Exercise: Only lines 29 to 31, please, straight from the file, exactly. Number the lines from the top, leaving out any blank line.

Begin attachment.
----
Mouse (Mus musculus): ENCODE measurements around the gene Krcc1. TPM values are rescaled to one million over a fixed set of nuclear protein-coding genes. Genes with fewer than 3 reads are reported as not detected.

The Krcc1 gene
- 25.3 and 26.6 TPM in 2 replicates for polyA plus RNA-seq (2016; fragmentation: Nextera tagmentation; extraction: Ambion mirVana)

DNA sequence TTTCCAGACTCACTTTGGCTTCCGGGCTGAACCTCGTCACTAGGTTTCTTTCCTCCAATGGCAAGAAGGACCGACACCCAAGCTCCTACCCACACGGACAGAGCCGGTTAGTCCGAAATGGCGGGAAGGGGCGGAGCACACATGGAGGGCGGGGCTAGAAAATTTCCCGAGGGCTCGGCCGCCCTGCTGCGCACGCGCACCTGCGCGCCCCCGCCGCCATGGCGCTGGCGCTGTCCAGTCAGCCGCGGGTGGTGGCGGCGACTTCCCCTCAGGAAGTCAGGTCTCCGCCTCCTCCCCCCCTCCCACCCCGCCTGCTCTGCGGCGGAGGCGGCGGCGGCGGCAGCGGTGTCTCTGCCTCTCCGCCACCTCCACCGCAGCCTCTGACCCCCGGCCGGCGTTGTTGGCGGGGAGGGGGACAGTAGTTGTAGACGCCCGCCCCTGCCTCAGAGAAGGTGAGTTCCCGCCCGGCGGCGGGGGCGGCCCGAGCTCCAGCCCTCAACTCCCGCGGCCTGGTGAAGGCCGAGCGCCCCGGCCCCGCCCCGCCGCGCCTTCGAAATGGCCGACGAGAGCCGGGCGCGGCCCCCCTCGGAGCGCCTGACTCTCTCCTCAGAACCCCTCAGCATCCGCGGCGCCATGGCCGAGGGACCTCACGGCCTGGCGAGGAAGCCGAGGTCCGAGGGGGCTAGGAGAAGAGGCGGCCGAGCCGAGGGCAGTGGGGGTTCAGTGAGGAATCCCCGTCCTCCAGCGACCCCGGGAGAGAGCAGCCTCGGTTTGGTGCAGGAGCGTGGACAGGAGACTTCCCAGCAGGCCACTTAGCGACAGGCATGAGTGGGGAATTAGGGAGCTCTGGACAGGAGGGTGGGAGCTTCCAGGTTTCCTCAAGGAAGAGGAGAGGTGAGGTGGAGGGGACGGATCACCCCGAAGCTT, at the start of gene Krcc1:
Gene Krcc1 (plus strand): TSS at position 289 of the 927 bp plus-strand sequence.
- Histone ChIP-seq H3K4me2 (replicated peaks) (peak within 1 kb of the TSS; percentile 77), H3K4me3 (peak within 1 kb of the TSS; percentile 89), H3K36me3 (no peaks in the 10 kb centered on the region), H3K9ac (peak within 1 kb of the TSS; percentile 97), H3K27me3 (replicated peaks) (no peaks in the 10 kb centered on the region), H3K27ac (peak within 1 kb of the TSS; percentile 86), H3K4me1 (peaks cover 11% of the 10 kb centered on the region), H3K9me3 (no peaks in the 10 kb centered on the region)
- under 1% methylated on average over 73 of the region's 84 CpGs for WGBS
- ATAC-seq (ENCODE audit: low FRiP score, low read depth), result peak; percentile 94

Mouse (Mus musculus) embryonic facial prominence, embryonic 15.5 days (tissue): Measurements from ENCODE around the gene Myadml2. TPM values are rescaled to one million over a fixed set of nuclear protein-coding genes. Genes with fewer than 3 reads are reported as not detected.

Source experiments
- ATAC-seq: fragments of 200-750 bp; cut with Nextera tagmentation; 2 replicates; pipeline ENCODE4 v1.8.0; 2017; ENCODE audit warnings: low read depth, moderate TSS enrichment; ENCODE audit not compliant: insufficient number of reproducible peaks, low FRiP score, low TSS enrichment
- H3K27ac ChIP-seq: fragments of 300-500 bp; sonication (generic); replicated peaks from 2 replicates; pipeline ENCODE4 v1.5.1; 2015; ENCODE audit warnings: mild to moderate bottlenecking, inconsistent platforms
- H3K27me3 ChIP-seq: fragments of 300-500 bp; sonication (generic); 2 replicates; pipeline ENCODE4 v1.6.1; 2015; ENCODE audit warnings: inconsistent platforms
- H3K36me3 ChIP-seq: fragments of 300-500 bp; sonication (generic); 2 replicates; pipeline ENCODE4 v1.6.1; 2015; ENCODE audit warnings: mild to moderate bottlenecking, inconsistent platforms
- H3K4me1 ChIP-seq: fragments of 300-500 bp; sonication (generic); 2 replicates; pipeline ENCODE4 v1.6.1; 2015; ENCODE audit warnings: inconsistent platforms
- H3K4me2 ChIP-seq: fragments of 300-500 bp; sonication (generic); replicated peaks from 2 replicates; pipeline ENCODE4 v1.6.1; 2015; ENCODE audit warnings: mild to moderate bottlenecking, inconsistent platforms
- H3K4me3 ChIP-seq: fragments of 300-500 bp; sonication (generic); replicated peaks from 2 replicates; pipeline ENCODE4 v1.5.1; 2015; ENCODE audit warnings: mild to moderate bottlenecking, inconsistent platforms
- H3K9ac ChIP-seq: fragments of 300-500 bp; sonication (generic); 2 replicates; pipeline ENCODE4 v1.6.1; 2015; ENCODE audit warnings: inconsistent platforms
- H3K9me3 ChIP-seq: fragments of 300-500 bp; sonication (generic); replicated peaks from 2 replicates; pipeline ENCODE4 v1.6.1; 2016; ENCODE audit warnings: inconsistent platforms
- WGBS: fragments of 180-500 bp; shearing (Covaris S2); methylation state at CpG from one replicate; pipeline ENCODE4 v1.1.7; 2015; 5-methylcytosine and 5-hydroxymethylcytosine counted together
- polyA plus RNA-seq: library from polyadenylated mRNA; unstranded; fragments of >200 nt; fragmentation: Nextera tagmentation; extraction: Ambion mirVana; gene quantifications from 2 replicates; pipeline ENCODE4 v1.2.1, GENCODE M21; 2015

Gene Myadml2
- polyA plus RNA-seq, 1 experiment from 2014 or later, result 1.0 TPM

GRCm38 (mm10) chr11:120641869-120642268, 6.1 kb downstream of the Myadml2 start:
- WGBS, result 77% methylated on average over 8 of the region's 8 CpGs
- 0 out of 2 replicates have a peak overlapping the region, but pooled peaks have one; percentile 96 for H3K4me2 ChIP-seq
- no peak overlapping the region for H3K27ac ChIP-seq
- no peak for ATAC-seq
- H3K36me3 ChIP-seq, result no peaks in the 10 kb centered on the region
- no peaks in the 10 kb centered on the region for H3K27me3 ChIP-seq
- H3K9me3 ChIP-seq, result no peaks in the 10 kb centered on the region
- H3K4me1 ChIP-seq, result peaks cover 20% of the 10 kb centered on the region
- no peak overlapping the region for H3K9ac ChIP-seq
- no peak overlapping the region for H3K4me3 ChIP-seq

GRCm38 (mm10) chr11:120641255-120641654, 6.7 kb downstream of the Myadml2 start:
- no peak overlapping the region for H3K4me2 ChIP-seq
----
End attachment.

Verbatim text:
- H3K36me3 ChIP-seq, result no peaks in the 10 kb centered on the region
- no peaks in the 10 kb centered on the region for H3K27me3 ChIP-seq
- H3K9me3 ChIP-seq, result no peaks in the 10 kb centered on the region